Jinjia, launched in 1996, makes packaging for more than a dozen domestic cigarette brands -- all controlled directly or indirectly by China Tobacco -- as well as customers in Russia and Indonesia.
Also working in favor of the new venture are recent government initiatives that may eventually ban smoking in some public areas and restrict smoking at government functions. The country's health authorities have been urging tougher tobacco restrictions for years, but cigarettes are still inexpensive in China and smoking in restaurants, for example, is common.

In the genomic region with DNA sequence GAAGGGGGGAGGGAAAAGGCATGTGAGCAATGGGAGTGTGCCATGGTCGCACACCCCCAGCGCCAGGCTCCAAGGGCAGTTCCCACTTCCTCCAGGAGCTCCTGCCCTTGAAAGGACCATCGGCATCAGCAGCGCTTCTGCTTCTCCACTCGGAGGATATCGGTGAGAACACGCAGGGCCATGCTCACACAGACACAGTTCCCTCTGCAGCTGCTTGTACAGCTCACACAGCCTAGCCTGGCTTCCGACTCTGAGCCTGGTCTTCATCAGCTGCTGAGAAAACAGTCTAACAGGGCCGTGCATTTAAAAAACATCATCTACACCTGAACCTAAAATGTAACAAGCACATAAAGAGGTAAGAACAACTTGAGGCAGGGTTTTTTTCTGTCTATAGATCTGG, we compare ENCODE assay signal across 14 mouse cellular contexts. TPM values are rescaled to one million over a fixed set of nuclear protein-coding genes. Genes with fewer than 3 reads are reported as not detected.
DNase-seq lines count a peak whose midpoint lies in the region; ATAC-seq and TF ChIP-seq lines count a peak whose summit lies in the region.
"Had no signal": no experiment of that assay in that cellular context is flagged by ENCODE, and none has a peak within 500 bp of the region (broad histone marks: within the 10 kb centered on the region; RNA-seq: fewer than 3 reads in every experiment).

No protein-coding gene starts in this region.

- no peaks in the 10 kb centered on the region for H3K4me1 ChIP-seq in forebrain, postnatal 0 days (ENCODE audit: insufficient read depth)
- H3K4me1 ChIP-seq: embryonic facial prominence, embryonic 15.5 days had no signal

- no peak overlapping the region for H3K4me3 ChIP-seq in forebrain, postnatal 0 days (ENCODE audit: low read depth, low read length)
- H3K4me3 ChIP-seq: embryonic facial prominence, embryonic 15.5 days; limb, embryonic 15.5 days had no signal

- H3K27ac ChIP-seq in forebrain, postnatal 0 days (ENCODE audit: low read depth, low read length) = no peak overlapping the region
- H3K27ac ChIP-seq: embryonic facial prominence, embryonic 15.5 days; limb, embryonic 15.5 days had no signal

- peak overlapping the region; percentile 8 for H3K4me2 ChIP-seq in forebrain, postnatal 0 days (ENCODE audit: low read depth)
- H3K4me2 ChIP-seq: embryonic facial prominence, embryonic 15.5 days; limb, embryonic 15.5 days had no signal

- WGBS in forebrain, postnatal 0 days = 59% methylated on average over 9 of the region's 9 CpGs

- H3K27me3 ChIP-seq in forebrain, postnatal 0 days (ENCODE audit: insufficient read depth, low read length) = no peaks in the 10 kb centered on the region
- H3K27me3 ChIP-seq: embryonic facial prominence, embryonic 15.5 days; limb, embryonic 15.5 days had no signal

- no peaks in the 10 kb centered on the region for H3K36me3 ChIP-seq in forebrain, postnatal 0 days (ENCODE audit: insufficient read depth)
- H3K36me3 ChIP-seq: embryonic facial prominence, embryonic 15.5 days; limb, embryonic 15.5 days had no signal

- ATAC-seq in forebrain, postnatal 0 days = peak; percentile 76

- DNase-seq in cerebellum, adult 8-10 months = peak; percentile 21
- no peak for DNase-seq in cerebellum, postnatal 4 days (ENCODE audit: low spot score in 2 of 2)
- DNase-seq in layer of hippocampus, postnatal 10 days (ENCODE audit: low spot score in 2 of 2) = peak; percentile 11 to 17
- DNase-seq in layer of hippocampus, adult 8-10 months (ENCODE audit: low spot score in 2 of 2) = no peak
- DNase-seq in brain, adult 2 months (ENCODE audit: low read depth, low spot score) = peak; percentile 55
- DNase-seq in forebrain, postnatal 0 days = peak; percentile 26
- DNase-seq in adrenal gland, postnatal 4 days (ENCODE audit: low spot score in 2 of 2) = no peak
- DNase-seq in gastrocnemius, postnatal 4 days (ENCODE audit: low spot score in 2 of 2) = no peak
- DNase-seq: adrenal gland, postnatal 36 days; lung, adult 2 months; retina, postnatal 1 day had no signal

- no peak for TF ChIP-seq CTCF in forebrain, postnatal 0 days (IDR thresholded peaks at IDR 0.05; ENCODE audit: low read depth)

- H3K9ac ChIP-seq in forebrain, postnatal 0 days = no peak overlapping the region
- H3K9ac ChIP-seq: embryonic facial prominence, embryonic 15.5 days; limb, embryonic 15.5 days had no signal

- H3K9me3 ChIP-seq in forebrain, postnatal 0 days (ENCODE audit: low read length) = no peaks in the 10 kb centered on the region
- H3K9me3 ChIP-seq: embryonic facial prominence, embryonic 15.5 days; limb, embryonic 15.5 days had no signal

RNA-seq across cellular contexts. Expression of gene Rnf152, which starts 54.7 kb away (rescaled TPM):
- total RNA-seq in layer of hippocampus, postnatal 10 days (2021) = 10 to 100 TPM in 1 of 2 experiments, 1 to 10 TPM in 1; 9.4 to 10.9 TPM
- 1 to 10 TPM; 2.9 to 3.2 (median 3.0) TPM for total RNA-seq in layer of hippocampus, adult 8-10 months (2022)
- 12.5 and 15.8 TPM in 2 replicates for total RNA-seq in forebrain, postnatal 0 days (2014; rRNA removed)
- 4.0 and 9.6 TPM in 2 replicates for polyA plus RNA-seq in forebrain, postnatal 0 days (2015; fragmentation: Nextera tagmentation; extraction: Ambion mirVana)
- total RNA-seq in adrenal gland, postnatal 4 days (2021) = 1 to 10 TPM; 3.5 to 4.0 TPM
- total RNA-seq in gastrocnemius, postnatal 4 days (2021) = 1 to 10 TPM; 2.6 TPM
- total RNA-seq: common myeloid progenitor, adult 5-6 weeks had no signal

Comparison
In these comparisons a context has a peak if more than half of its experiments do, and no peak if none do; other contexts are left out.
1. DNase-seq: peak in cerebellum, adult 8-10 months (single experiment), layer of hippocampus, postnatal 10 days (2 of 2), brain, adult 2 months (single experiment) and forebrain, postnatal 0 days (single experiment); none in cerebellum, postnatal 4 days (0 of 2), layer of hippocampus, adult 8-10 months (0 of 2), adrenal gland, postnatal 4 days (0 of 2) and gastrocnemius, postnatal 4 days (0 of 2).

E-cigs, battery-operated devices that deliver nicotine vapor without burning or smoke, could be marketed in China as an alternative to standard smokes that are easy on the lungs. FirstUnion's web page brags that the company "changes the world with healthy smoking."
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